Natal dispersal correlates with behavioral traits that are not consistent across early life stages
AbstractBehavioral differences between dispersers and residents have long been recognized in animal species, but it remains unclear whether these dispersal syndromes represent consistent differences over time and in different contexts (i.e., personalities) or short-term changes in behavior during dispersal. We analyzed interindividual differences in sociability (attraction to unfamiliar adult males or females), exploration, and locomotor activity in disperser and resident root voles, Microtus oeconomus. We recorded these behavioral traits in 50 animals before weaning, around weaning age but before dispersal, and after a dispersal test in the field. Dispersing root voles displayed marked social behavior at the youngest age, being more attracted to unfamiliar adult males than residents. Dispersers were also, on average, faster explorers and were more active than residents. However, the observed variation between individuals in terms of social, exploration, and activity behaviors was not consistent over early life stages. These data indicate that behavioral differences between dispersers and residents may be only temporary in some species. Copyright 2011, Oxford University Press.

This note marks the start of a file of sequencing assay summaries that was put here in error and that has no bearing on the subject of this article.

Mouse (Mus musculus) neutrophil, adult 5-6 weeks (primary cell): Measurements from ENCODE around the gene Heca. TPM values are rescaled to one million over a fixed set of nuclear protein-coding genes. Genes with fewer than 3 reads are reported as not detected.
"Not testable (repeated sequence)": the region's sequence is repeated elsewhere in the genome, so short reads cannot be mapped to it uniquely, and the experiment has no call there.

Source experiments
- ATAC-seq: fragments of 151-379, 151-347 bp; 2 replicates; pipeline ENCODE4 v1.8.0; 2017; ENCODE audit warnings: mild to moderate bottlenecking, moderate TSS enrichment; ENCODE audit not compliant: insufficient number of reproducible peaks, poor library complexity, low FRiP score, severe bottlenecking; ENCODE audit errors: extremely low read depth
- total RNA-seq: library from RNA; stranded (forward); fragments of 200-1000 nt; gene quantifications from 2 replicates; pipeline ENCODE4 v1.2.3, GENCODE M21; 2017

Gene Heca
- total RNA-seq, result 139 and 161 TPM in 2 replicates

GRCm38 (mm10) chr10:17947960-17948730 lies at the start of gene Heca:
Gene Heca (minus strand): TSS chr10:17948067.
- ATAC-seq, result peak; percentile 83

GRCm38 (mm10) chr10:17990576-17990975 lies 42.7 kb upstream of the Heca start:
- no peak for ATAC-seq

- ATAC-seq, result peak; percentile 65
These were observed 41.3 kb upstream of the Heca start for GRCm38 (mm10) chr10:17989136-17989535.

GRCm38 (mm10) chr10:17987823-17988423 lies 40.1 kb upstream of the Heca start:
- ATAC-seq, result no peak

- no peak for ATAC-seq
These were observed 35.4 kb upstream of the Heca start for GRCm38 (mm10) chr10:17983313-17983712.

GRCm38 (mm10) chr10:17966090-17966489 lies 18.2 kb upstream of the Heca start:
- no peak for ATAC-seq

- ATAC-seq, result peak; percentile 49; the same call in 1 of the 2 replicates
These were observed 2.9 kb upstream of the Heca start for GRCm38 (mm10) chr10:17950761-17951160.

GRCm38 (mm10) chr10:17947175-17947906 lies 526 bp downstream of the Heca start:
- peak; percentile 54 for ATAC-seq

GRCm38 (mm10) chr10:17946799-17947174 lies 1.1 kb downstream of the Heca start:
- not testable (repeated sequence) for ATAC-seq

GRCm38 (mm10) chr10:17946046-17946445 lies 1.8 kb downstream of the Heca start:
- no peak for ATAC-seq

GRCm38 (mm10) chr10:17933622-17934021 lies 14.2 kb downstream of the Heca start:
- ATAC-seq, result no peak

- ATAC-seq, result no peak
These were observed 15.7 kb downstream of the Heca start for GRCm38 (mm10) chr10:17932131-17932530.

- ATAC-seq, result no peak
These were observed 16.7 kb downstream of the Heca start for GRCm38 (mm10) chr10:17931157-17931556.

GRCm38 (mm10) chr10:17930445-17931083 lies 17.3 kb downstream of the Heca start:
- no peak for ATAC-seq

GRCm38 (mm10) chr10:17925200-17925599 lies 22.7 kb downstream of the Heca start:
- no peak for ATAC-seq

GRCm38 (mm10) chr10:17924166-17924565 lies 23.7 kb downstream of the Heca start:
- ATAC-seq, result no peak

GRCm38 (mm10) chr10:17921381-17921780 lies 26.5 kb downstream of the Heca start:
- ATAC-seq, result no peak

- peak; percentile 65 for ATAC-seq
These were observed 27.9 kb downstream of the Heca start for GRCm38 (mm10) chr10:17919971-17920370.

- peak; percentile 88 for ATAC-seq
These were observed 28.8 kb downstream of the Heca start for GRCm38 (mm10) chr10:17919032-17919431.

Download InfoIf you experience problems downloading a file, check if you have the proper application to view it first. In case of further problems read the IDEAS help page. Note that these files are not on the IDEAS site. Please be patient as the files may be large.
As the access to this document is restricted, you may want to look for a different version under "Related research" (further below) or search for a different version of it.
Bibliographic InfoArticle provided by International Society for Behavioral Ecology in its journal Behavioral Ecology.
Volume (Year): 22 (2011)
Issue (Month): 1 ()
Contact details of provider:
Postal: Oxford University Press, Great Clarendon Street, Oxford OX2 6DP, UK
Fax: 01865 267 985
Web page: http://beheco.oxfordjournals.org/
You can help add them by filling out this form.
For technical questions regarding this item, or to correct its authors, title, abstract, bibliographic or download information, contact: (Oxford University Press) or (Christopher F. Baum).
If references are entirely missing, you can add them using this form.